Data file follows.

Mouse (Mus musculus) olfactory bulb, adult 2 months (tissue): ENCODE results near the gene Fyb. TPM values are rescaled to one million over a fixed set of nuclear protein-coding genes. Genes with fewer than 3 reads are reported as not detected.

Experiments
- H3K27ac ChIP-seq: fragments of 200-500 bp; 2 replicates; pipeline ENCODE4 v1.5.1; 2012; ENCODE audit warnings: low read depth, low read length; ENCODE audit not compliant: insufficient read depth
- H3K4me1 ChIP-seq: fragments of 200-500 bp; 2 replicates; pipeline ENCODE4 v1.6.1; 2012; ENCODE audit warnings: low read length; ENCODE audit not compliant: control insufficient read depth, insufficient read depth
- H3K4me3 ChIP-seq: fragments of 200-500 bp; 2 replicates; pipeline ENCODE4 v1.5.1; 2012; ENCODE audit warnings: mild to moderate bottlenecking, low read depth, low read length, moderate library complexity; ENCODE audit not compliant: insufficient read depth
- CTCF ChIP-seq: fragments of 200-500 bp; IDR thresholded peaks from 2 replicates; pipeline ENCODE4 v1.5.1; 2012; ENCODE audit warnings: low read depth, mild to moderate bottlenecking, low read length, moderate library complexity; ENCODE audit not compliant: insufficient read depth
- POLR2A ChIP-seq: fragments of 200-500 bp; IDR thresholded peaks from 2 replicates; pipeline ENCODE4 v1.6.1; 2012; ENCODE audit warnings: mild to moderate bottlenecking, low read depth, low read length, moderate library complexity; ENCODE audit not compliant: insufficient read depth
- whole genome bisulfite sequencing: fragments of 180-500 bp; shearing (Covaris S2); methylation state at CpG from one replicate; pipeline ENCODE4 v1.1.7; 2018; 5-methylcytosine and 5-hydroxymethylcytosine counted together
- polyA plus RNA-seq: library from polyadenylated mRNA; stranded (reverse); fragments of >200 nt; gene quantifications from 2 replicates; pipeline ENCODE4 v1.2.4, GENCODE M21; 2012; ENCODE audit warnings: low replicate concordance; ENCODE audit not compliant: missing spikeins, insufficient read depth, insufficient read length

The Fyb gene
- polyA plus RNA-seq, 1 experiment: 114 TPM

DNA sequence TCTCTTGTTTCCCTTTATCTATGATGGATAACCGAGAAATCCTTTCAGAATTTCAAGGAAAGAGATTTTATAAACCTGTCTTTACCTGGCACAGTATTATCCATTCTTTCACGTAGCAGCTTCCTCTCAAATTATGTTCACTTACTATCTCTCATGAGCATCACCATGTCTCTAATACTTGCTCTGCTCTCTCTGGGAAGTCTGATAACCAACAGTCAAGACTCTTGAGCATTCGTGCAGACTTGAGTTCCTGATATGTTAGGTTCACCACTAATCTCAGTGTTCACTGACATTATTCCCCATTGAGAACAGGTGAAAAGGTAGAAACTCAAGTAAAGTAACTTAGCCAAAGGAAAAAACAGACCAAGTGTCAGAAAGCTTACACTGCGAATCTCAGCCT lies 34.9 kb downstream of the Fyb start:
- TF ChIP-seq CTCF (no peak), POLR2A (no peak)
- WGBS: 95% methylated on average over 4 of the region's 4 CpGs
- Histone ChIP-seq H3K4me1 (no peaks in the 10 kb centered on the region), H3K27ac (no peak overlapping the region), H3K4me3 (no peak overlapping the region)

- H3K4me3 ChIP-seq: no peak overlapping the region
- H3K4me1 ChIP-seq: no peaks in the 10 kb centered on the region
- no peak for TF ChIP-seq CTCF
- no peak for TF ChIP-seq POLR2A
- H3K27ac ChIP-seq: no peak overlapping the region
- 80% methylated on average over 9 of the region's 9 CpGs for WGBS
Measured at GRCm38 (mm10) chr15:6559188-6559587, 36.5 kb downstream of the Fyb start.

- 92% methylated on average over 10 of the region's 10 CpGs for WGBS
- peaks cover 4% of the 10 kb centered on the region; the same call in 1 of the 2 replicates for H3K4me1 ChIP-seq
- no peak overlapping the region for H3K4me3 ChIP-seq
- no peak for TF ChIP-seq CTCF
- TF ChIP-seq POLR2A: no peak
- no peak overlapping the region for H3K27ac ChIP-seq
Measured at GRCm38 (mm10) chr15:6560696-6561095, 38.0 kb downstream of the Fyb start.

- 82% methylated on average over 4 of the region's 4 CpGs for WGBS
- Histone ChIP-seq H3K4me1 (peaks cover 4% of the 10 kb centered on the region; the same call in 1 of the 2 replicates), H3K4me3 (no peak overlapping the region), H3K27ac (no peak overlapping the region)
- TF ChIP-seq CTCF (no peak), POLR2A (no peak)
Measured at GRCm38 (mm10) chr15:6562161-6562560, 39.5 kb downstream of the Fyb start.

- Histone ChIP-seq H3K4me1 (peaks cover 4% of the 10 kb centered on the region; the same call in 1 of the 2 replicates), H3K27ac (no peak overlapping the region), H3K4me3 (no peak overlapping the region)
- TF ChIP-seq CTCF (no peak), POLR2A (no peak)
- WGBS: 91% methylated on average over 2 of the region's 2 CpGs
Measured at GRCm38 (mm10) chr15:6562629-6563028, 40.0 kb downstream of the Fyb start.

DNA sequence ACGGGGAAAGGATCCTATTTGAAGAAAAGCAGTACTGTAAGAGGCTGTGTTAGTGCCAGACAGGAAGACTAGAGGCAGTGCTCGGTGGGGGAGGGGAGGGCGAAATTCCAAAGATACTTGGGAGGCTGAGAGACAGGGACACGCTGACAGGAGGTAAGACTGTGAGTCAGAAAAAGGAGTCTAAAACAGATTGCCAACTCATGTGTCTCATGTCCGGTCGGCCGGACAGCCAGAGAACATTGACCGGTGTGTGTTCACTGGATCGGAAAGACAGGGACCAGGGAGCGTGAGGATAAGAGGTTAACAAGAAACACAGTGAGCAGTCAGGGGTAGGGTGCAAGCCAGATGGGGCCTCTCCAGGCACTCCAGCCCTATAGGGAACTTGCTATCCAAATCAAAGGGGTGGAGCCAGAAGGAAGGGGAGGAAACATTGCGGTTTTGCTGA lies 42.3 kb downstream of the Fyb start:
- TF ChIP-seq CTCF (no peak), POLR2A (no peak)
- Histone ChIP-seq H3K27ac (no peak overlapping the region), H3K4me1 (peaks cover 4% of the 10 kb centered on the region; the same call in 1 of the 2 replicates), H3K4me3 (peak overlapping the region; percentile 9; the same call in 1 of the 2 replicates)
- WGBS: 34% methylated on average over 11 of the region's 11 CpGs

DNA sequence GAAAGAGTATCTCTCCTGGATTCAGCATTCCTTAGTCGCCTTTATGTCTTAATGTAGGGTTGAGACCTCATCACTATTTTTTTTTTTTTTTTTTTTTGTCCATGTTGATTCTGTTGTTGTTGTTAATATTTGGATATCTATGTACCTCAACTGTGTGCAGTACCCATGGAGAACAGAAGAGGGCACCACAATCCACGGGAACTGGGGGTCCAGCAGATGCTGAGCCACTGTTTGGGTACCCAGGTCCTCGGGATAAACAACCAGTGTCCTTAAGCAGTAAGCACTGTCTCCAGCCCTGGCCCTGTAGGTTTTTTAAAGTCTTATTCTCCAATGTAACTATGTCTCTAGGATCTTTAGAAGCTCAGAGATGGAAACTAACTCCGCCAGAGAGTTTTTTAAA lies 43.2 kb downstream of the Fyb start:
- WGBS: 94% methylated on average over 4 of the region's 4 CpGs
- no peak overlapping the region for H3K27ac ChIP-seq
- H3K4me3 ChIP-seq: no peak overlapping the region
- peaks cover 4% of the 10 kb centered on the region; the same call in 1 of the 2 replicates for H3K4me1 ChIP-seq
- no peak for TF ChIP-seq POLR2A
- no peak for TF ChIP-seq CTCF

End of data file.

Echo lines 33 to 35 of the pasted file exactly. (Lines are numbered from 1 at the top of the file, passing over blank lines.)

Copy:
Measured at GRCm38 (mm10) chr15:6562161-6562560, 39.5 kb downstream of the Fyb start.

- Histone ChIP-seq H3K4me1 (peaks cover 4% of the 10 kb centered on the region; the same call in 1 of the 2 replicates), H3K27ac (no peak overlapping the region), H3K4me3 (no peak overlapping the region)
- TF ChIP-seq CTCF (no peak), POLR2A (no peak)